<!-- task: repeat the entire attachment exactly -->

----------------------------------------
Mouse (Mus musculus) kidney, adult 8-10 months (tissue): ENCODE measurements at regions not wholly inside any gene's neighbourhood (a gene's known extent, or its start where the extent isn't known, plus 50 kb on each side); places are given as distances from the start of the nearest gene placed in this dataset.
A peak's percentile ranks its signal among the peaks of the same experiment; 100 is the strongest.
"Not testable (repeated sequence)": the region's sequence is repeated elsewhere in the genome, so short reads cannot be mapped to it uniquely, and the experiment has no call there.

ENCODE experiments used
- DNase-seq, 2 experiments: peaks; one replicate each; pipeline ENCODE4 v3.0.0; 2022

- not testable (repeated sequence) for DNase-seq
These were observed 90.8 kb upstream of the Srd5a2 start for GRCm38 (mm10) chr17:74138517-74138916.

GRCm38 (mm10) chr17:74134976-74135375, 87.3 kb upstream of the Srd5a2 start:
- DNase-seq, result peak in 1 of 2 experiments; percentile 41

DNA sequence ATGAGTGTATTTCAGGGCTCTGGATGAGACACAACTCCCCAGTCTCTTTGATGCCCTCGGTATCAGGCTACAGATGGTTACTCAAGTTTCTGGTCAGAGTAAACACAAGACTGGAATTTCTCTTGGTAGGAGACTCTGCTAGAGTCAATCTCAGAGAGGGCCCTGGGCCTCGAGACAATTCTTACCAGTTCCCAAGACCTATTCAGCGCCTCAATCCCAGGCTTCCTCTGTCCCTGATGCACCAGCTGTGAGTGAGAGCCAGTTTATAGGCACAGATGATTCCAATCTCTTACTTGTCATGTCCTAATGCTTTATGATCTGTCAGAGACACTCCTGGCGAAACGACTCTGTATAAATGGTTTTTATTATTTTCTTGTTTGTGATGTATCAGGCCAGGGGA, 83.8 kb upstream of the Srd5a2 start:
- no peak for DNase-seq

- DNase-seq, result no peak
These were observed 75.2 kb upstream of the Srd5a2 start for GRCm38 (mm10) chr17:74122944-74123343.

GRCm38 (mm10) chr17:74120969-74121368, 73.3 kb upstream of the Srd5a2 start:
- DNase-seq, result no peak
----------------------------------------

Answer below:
Mouse (Mus musculus) kidney, adult 8-10 months (tissue): ENCODE measurements at regions not wholly inside any gene's neighbourhood (a gene's known extent, or its start where the extent isn't known, plus 50 kb on each side); places are given as distances from the start of the nearest gene placed in this dataset.
A peak's percentile ranks its signal among the peaks of the same experiment; 100 is the strongest.
"Not testable (repeated sequence)": the region's sequence is repeated elsewhere in the genome, so short reads cannot be mapped to it uniquely, and the experiment has no call there.

ENCODE experiments used
- DNase-seq, 2 experiments: peaks; one replicate each; pipeline ENCODE4 v3.0.0; 2022

- not testable (repeated sequence) for DNase-seq
These were observed 90.8 kb upstream of the Srd5a2 start for GRCm38 (mm10) chr17:74138517-74138916.

GRCm38 (mm10) chr17:74134976-74135375, 87.3 kb upstream of the Srd5a2 start:
- DNase-seq, result peak in 1 of 2 experiments; percentile 41

DNA sequence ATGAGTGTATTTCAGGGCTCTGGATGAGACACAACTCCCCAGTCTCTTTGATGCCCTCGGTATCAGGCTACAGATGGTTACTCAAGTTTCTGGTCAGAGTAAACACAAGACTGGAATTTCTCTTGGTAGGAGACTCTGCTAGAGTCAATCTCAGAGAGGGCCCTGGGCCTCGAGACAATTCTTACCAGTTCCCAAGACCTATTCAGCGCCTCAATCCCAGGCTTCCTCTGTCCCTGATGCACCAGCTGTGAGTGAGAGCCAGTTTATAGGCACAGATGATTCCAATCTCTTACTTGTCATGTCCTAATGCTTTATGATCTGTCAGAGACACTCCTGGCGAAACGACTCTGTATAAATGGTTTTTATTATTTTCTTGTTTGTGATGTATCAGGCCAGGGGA, 83.8 kb upstream of the Srd5a2 start:
- no peak for DNase-seq

- DNase-seq, result no peak
These were observed 75.2 kb upstream of the Srd5a2 start for GRCm38 (mm10) chr17:74122944-74123343.

GRCm38 (mm10) chr17:74120969-74121368, 73.3 kb upstream of the Srd5a2 start:
- DNase-seq, result no peak